"At Primark, you go in, see the cheap prices, and suddenly your brain stops working," says Frida. The main reason for this mental blackout isn't necessarily a lack of money - according to Natalie Wäsch's study, most shoppers have around €80 a month at their disposal. The trick is that customers are able to buy lots of individual items for very little money - and can therefore go shopping more often. The Rostock girls, however, don't want me to take a photo of them. "With the Primark bags? Please don't, it's embarrassing!"

"The manufacturing conditions aren't cool"

A year after my excessive Christmas shopping spree in Britain, the Rana Plaza factory, which had been producing cheap fast fashion for the Western market, collapsed in Bangladesh. 1127 people died, and the world was exposed once again to risky and dangerous working conditions. Since then I haven't set a foot in a Primark store again.

Yet the tragedy didn't halt the expansion of the Irish company - in fact, it continues to grow. Not unusual, according to researchers at the University of Sussex: instead of making a loss after such a scandal, measures to ensure a company's recovery often increase its revenue. Primark established its own code of conduct, and in May of this year the company was named as a "Detox Trendsetter" for toxic-free fashion by Greenpeace. Soon, a new store is opening in Mallorca.

Lena looks suspiciously at her purchases. "I don't think the manufacturing conditions are very cool. I heard once that it would help the seamstresses a lot if the things were only one euro more expensive," she says - it seems the girls are already aware.

But, like the majority of the participants in Natalie Wäsch's survey, this knowledge doesn't influence their purchasing decisions. In the rush of buying, the reality outside the store disappears, and the clothing doesn't have any connection to the negative press. "As long as it's socially acceptable and the sales figures match up, there's simply no reason to prioritise sustainability," says Wäsch. No negative consequences - neither for the consumer nor the company. To young people, fast fashion is simply more important than sustainability, a fact also confirmed by Greenpeace.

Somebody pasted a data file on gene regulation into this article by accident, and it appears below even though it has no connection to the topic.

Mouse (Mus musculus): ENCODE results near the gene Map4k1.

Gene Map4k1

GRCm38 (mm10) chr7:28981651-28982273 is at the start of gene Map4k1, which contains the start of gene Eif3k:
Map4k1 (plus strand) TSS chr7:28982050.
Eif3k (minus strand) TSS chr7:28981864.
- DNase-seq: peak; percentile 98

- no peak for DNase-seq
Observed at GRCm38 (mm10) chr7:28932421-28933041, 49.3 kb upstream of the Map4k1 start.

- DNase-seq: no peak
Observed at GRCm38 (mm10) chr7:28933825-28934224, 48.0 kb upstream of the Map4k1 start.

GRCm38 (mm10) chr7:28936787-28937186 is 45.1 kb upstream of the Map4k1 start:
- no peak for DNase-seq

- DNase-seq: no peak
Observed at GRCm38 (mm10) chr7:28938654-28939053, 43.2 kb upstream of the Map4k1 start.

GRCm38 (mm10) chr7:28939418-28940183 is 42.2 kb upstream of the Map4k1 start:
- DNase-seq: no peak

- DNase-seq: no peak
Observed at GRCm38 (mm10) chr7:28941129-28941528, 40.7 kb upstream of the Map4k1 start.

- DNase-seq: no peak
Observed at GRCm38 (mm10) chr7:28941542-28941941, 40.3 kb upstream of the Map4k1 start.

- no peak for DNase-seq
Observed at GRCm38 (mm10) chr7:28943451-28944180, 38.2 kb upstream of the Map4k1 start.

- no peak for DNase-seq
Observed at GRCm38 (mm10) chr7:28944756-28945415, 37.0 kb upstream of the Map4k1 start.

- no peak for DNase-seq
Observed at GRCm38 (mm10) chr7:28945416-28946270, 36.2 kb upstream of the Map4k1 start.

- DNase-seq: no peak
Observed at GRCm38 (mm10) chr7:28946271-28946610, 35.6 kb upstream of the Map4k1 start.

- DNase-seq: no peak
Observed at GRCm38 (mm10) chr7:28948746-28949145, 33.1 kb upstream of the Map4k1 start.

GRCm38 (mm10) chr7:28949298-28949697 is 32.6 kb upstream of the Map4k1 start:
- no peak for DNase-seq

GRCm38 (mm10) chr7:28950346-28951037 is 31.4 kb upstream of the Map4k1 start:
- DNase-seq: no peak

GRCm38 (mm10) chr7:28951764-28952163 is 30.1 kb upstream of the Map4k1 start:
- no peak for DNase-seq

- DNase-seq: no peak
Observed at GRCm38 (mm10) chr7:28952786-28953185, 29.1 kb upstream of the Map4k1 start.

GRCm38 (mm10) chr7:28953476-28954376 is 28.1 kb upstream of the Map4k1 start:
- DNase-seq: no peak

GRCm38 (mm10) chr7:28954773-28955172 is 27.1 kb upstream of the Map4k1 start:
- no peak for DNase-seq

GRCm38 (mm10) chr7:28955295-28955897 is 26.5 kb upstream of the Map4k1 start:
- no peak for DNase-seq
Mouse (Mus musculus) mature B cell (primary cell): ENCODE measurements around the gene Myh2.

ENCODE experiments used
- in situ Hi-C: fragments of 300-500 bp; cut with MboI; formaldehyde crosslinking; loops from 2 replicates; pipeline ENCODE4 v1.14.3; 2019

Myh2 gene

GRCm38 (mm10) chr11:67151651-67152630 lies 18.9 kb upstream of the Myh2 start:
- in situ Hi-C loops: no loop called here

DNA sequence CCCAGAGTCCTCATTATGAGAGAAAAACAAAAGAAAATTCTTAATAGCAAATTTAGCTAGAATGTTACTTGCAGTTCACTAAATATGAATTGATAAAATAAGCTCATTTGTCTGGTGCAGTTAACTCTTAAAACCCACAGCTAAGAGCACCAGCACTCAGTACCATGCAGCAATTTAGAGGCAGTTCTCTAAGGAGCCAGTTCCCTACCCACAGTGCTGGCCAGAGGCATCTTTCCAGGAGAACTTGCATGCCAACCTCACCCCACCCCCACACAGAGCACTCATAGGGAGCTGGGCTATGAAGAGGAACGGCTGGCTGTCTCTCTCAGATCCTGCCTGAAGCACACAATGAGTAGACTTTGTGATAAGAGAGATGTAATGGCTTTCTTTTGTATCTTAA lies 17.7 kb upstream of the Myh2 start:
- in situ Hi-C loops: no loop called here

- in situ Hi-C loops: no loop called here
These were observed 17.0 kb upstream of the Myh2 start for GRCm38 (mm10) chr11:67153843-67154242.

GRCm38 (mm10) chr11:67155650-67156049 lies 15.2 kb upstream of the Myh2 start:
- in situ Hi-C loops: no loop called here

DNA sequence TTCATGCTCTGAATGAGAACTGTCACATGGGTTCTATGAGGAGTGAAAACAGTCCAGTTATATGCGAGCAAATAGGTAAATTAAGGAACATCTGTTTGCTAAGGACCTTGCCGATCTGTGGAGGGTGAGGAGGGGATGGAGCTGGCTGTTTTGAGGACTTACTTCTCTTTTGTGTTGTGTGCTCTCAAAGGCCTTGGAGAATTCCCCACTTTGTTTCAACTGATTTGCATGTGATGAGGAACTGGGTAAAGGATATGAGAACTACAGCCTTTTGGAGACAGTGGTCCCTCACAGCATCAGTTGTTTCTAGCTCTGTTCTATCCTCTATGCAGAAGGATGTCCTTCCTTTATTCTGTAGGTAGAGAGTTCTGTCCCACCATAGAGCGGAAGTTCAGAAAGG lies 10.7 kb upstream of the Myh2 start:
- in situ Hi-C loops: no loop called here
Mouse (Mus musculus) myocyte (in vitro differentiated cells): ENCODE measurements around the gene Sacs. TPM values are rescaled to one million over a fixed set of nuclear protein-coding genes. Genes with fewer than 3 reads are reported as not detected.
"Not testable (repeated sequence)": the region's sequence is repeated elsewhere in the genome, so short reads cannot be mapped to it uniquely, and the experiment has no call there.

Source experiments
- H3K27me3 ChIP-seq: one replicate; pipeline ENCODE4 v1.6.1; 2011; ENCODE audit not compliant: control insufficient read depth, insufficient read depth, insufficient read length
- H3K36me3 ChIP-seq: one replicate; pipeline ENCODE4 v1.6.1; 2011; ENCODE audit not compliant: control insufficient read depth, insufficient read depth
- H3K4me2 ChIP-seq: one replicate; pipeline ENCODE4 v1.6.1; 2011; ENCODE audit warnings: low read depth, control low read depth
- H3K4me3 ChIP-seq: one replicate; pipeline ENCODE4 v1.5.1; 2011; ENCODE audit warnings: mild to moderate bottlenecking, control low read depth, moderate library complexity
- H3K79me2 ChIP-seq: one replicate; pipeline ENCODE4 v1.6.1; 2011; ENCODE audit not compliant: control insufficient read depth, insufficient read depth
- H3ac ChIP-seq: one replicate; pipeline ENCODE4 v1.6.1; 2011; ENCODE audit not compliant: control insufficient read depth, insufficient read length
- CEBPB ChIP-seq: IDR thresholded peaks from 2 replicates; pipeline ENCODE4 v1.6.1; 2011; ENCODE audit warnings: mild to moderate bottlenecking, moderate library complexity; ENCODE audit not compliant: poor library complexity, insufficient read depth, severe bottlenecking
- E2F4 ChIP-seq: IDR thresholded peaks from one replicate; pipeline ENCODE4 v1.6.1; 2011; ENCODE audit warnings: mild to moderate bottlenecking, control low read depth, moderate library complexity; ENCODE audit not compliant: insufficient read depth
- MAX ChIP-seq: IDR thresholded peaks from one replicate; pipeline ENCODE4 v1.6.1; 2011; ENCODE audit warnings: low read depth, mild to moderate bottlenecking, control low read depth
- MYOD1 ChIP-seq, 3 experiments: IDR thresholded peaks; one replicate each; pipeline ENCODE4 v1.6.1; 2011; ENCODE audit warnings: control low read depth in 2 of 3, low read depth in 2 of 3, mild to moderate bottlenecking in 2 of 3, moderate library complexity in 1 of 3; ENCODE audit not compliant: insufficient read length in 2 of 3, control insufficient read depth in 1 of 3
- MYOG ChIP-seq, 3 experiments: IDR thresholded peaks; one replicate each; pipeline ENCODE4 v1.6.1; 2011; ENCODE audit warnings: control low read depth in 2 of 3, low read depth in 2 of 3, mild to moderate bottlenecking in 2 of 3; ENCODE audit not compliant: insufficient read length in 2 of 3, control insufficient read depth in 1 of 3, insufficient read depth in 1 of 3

Katharina sees it differently. The Geography student only has a tiny paper bag in her hand - new socks, which she actually needed. The 25-year-old rarely buys anything, "in order to appease her conscience," and also questions whether Primark is less sustainable than H&M or Zara. And it's this uncertainty, combined with a lack of dependable alternatives, that's driving customers into shops that they would otherwise rather avoid, according to the Hamburg market research company Nielsen. Instead, Wäsch suggests improving the image of certifications such as the Global Organic Textile Standard (GOTS) or websites such as Rank a Brand.

I went to Decathlon today - a very, very cheap sports retailer that has finally opened in Berlin - as I really needed to buy a tent for the Garden Festival this weekend. Along with many other sporty types, I stroll down the aisles, and as I stand by the camping mats, I hear someone say in passing, "Wow, this is just like Primark for the gym!" I look at the €35 tent in my right hand, the bikini and tennis balls in the other. After I've paid, I quickly shove everything in my fairly-traded leather handbag. I'll have a look at the store's ranking later.

Follow me on Bloglovin
Image via thefairtradestore.co.uk
SHARE:

No comments

Post a Comment

© THE GREEN SCENE | All rights reserved.
Blogger Templates by pipdig